Champions of Separation - ARC Club

Updated: Jul 21, 2020

The Arc Club Team.

From left: Caro Lundin, Lucy Harrison, Nina Franco, Hannah Philp, Martin Kejser

Photo: Jermaine Francis

As the UK is easing up on the Covid19 lockdown a new flexible workspace, ARC Club opened its doors for business for the first time. Founded by Hannah Philp and Caro Lundin, the space is located in London’s East End - Homerton to be exact and is the inaugural Club, in what the founders hope to be the first of many.

As a lot of us have experienced — flexible working in terms of when, where and how — has completely changed as a result of quarantine. With the relaxation of the pandemic restrictions; shops, restaurants, hairdressers are all beginning to reopen but with social distancing measures in place. This has been the case for many countries across the globe and if there are no significant spikes indicating a threat in the coming months, it is likely organisations too will begin to re-open their workplaces and offices. But do we really want to return to ‘old’ ways of working now that we have witnessed the malleability in which we can all operate and function? Alternatives, options, some degree of autonomy over how we work definitely feels empowering and surely ‘flexibility’ is the way forward?

Commercial Semiotician & Cultural Analyst, Ashley Mauritzen is ARC Club’s Head of Communication and joined the team in December 2019. The original launch of the Homerton site was planned for April this year… we all know how that story goes. ARC had to reorganise with Ashley quickly adapting the comms plan, all the while continuing to promote their offering and space.

Renee: Ashley, a rather unexpected barrier to launching earlier this year which must have been disappointing, but on the 4th July ARC Club opened its doors - congratulations! I’d love to know more about how ARC came about and it’s rallying cry that ‘coworking is the new ‘workplace revolution’?

Photo: Andrew Meredith

Ashley: ARC Club was born out of an awareness that more and more people were working alone — whether remotely or for themselves — without any structure in place to support them. I spent over a decade freelancing before joining ARC, and although I maintained a busy practice and loved what I did, I struggled with feeling isolated and like I was somehow less of a professional than my office-based peers. Hiring a desk in a studio did little to lessen the loneliness of the experience – and the existing co-working solutions were either too expensive or felt more like a social club than a functional environment.

Photo: Nina Franco

At ARC Club, we want to make coworking accessible; shaped by and able to meet everyday people’s needs. And the need is greater than ever before with more and more of us set to work remotely in the aftermath of Covid-19. The widespread change in working practices promised by telecommuting advocates way back in the 70s is, finally, coming true. But we need to take steps to ensure this change works for everyone, and that disconnect, imposter syndrome and difficulty juggling work and life responsibilities in the same space (problems so well known to freelancers) don’t become widespread ones.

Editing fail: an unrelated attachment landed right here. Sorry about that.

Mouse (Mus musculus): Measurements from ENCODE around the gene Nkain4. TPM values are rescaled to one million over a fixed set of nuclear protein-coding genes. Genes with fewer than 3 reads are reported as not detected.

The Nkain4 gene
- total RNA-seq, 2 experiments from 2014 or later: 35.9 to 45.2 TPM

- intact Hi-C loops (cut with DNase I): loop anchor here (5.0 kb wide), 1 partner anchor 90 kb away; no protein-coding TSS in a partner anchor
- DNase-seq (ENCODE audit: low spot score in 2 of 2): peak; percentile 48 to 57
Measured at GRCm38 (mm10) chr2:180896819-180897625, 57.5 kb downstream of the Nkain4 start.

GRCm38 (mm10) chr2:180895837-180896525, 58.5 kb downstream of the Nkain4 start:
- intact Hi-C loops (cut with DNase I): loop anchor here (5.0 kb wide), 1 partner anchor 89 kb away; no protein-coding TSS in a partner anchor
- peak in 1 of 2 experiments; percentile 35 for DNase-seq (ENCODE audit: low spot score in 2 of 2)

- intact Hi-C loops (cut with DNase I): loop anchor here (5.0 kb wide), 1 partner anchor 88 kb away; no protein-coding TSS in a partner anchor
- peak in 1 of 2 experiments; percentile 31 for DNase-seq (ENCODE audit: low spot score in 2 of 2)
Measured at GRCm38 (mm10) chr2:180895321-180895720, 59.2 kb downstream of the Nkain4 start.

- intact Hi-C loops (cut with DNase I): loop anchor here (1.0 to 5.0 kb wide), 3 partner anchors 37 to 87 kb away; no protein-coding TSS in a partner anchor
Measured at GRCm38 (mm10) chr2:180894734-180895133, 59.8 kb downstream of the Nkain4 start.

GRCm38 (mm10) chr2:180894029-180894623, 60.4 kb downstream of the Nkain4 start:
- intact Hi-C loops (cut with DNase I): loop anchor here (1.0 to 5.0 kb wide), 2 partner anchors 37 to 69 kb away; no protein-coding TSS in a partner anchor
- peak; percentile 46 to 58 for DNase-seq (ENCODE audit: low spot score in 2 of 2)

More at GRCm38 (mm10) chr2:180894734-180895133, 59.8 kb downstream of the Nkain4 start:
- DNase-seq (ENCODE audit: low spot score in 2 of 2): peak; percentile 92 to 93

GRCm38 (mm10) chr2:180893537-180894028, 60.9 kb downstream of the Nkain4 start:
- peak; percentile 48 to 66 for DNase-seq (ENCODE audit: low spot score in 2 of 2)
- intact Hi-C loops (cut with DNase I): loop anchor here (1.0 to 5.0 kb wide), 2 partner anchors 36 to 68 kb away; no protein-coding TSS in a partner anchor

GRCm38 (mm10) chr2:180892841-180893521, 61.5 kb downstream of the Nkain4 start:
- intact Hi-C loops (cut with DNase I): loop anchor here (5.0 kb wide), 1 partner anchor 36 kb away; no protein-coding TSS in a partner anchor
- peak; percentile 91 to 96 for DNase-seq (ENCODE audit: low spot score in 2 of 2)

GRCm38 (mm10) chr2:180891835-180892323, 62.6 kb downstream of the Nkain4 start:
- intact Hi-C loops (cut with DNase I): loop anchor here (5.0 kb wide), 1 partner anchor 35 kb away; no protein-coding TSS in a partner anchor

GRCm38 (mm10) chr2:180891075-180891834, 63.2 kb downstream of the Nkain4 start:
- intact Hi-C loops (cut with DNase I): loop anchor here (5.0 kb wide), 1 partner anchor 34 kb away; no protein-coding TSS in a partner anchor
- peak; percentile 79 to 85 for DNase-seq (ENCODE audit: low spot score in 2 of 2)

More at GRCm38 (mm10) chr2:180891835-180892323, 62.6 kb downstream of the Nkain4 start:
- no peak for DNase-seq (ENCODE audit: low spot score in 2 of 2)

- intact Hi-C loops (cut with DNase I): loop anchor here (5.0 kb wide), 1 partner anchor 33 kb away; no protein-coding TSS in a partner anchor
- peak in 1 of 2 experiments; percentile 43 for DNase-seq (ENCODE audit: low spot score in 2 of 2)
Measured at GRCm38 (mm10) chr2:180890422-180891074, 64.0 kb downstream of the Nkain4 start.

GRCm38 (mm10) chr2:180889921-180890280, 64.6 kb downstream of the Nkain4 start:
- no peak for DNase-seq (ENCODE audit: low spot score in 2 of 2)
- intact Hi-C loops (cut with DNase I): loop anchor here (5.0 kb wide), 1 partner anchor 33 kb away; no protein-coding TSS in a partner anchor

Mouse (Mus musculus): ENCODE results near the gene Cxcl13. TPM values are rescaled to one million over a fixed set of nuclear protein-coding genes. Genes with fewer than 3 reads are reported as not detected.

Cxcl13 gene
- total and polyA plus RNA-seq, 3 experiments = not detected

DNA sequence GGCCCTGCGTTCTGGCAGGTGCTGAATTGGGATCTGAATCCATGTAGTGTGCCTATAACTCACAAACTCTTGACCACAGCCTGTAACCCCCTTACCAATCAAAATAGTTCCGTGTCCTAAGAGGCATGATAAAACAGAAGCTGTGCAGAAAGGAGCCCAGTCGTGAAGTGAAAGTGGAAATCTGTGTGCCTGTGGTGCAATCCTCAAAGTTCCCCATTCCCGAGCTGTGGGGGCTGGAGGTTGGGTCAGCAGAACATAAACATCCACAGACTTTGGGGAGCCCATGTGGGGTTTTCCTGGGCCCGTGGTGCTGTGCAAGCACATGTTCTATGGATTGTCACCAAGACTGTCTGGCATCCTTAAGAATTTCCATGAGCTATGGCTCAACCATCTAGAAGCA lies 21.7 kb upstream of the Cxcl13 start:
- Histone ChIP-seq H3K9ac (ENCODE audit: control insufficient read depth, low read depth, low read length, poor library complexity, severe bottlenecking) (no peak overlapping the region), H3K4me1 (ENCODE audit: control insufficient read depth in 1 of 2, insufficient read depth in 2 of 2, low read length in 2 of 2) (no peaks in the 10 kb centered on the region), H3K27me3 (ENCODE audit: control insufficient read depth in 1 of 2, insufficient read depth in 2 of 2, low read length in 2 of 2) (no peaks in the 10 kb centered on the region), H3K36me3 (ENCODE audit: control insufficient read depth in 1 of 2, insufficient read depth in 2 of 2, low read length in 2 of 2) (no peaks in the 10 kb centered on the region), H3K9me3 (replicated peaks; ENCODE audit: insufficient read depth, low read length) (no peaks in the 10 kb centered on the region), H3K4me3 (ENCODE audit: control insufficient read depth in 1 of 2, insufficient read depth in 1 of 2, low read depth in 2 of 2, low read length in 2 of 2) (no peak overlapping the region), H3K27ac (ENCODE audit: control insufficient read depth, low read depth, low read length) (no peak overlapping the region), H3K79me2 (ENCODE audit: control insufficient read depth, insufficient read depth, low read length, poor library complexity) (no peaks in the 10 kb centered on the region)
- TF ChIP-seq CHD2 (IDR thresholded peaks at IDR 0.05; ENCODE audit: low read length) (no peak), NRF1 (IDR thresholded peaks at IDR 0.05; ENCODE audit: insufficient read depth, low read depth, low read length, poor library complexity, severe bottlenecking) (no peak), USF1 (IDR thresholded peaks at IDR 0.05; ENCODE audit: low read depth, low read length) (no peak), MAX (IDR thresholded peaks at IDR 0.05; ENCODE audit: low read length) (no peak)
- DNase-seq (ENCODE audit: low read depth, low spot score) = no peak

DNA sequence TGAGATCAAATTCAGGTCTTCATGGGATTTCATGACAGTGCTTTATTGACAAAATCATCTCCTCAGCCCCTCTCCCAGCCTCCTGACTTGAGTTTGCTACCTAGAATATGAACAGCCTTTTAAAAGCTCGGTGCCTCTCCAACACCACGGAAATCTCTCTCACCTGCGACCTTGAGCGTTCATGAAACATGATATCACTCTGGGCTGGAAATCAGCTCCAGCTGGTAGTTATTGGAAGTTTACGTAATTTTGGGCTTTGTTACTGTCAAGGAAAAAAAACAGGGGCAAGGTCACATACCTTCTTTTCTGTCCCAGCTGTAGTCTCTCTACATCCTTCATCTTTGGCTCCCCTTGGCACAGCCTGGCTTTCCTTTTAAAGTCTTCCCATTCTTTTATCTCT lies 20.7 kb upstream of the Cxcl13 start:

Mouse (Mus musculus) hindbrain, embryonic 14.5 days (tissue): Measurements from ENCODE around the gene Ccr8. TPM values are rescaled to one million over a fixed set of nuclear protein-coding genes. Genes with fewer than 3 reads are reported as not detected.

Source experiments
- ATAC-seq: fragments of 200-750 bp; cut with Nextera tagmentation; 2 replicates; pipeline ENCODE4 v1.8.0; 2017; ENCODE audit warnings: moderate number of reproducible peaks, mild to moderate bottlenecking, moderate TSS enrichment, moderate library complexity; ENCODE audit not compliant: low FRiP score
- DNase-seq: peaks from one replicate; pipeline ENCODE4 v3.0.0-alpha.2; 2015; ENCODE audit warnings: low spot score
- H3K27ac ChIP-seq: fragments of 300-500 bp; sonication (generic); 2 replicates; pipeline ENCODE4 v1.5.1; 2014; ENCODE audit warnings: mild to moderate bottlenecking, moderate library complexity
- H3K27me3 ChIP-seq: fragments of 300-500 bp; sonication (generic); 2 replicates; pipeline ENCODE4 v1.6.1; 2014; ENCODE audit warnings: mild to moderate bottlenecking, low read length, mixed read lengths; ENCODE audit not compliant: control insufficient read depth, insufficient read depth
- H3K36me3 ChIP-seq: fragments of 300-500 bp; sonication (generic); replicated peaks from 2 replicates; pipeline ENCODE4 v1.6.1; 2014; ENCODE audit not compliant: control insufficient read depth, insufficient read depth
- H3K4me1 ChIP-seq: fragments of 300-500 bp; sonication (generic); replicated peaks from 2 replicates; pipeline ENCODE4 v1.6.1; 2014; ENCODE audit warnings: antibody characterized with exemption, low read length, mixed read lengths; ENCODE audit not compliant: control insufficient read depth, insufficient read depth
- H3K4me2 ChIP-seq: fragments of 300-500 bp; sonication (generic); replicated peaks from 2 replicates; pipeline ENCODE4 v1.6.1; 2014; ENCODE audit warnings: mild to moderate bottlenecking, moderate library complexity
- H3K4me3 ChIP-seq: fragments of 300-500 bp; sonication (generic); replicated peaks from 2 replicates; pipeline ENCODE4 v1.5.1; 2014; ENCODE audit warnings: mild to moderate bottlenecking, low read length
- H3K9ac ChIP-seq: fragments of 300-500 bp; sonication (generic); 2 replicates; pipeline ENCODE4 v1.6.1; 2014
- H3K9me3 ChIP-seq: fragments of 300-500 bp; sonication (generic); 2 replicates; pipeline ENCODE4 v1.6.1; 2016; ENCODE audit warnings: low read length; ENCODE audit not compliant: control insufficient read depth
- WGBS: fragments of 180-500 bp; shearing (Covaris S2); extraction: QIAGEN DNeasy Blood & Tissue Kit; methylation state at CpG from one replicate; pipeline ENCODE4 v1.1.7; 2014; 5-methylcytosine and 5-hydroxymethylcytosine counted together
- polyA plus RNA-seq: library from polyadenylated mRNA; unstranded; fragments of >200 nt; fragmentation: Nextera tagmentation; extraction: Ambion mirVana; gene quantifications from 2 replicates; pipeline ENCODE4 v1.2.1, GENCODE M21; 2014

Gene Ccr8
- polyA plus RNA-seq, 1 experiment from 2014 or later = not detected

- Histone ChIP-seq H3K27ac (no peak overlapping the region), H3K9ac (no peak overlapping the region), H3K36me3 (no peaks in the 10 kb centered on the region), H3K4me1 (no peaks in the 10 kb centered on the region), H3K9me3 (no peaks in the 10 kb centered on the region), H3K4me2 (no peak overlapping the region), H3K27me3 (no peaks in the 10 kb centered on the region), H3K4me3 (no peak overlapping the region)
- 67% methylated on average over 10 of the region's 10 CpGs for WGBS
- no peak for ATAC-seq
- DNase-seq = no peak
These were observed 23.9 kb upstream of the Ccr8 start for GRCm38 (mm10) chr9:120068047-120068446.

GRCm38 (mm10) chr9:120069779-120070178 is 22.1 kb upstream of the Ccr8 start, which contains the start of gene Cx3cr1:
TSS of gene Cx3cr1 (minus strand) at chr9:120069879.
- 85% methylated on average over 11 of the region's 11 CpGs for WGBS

R: It is definitely a struggle to switch off at the end of the day (I have problems defining what time that actually is). A shared working space creates that structure - you get up and leave at the end of the day.

What is on offer at ARC Club, who is it for and can you walk me through the space?

A: ARC Club is for anyone in need of a professional environment in which to get their best work done. That is the absolute core of our offering — and everything in our space is designed to facilitate it. We provide everything you would expect from an office — free printing and scanning, meeting rooms with conferencing equipment, bottomless filter coffee — in a warm minimalist interior, designed to help people feel comfortable and focus. And we’ve done it at a low cost, which makes us considerably less expensive than your average London desk.

We’re on the ground floor (both physically and attitudinally) making us an easy space to manage physical distancing in post-Covid. Our open plan interior contains different seats for different kinds of work, from the relaxed atmosphere of our large tables to the hush of our library to our Canteen breakout space. People pay monthly to bring their laptop in and grab a spot. My personal highlights are the ARC yellow bathrooms, the way the sun warms the wood of our window tables and the nostalgic smell of our linoleum-covered desks.

Photo: Andrew Meredith

R: The space is beautiful, you can see it’s been designed for functionality but also absorbs the inspiring aesthetic.

Photo: Andrew Meredith

There is a real sense of community and connection within ARC’s purpose and values - how is this embedded in the space and how you function as an organisation?

A: We’re first and foremost a neighbourhood workplace, operating in residential areas like Homerton. We hope to provide a shared local space in which people can get to know the people who live near them — even if it’s just to nod at across a worktable. I think people have surprised themselves with the way they came together during the pandemic — and we are eager to keep that energy going.

The last thing we wanted to do was to be a ‘members only’ organisation, which is why we have a Canteen that serves takeaway drinks and snacks.